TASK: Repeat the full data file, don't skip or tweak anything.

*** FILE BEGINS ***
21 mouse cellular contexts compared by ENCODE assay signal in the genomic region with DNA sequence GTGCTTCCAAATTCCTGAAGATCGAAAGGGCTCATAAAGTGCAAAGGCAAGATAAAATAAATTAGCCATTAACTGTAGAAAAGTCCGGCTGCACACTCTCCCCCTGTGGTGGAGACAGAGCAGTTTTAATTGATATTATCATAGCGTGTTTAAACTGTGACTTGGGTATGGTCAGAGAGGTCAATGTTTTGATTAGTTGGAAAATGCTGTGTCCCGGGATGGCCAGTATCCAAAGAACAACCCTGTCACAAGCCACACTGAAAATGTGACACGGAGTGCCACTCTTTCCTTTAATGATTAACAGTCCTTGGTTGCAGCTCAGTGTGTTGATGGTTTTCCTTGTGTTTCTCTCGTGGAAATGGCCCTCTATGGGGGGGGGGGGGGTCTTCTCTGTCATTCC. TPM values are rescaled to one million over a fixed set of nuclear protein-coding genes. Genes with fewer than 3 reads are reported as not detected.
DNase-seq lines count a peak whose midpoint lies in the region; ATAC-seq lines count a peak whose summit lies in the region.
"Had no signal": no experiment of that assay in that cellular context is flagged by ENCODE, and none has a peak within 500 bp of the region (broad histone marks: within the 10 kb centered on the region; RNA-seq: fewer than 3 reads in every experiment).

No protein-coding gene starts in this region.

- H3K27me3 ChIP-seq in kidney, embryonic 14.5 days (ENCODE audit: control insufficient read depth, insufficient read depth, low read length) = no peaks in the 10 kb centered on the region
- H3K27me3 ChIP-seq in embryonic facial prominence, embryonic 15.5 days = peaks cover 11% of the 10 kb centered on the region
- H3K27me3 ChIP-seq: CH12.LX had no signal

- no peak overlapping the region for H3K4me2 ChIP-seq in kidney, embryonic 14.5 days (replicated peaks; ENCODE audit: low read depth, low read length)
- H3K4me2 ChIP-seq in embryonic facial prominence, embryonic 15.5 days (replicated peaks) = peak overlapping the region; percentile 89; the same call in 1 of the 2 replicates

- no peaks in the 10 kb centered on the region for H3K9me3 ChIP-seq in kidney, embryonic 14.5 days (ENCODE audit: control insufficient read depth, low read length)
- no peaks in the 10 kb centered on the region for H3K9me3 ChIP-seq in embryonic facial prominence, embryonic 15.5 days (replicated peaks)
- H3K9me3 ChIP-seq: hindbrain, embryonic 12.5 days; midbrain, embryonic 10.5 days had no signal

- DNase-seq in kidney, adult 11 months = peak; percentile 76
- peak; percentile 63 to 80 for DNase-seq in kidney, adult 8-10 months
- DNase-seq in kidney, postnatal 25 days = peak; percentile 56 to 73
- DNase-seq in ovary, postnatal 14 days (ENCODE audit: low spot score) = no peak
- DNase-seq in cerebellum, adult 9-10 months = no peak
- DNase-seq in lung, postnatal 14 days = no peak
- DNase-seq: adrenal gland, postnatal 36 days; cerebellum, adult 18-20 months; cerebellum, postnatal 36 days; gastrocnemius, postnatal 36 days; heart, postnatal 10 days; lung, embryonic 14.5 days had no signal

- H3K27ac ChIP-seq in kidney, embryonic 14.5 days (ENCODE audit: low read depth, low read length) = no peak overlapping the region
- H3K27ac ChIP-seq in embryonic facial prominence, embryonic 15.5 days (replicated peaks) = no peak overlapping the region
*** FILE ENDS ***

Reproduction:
21 mouse cellular contexts compared by ENCODE assay signal in the genomic region with DNA sequence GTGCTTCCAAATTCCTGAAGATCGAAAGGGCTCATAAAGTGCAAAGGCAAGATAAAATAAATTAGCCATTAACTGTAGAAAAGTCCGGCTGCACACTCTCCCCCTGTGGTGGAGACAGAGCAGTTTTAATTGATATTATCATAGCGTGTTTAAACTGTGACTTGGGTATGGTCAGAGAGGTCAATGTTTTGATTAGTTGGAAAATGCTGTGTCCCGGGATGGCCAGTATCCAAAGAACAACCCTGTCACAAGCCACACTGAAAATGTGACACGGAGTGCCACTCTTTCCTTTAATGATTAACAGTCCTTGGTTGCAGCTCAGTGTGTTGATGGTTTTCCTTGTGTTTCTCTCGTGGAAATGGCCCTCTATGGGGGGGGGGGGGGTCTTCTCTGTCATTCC. TPM values are rescaled to one million over a fixed set of nuclear protein-coding genes. Genes with fewer than 3 reads are reported as not detected.
DNase-seq lines count a peak whose midpoint lies in the region; ATAC-seq lines count a peak whose summit lies in the region.
"Had no signal": no experiment of that assay in that cellular context is flagged by ENCODE, and none has a peak within 500 bp of the region (broad histone marks: within the 10 kb centered on the region; RNA-seq: fewer than 3 reads in every experiment).

No protein-coding gene starts in this region.

- H3K27me3 ChIP-seq in kidney, embryonic 14.5 days (ENCODE audit: control insufficient read depth, insufficient read depth, low read length) = no peaks in the 10 kb centered on the region
- H3K27me3 ChIP-seq in embryonic facial prominence, embryonic 15.5 days = peaks cover 11% of the 10 kb centered on the region
- H3K27me3 ChIP-seq: CH12.LX had no signal

- no peak overlapping the region for H3K4me2 ChIP-seq in kidney, embryonic 14.5 days (replicated peaks; ENCODE audit: low read depth, low read length)
- H3K4me2 ChIP-seq in embryonic facial prominence, embryonic 15.5 days (replicated peaks) = peak overlapping the region; percentile 89; the same call in 1 of the 2 replicates

- no peaks in the 10 kb centered on the region for H3K9me3 ChIP-seq in kidney, embryonic 14.5 days (ENCODE audit: control insufficient read depth, low read length)
- no peaks in the 10 kb centered on the region for H3K9me3 ChIP-seq in embryonic facial prominence, embryonic 15.5 days (replicated peaks)
- H3K9me3 ChIP-seq: hindbrain, embryonic 12.5 days; midbrain, embryonic 10.5 days had no signal

- DNase-seq in kidney, adult 11 months = peak; percentile 76
- peak; percentile 63 to 80 for DNase-seq in kidney, adult 8-10 months
- DNase-seq in kidney, postnatal 25 days = peak; percentile 56 to 73
- DNase-seq in ovary, postnatal 14 days (ENCODE audit: low spot score) = no peak
- DNase-seq in cerebellum, adult 9-10 months = no peak
- DNase-seq in lung, postnatal 14 days = no peak
- DNase-seq: adrenal gland, postnatal 36 days; cerebellum, adult 18-20 months; cerebellum, postnatal 36 days; gastrocnemius, postnatal 36 days; heart, postnatal 10 days; lung, embryonic 14.5 days had no signal

- H3K27ac ChIP-seq in kidney, embryonic 14.5 days (ENCODE audit: low read depth, low read length) = no peak overlapping the region
- H3K27ac ChIP-seq in embryonic facial prominence, embryonic 15.5 days (replicated peaks) = no peak overlapping the region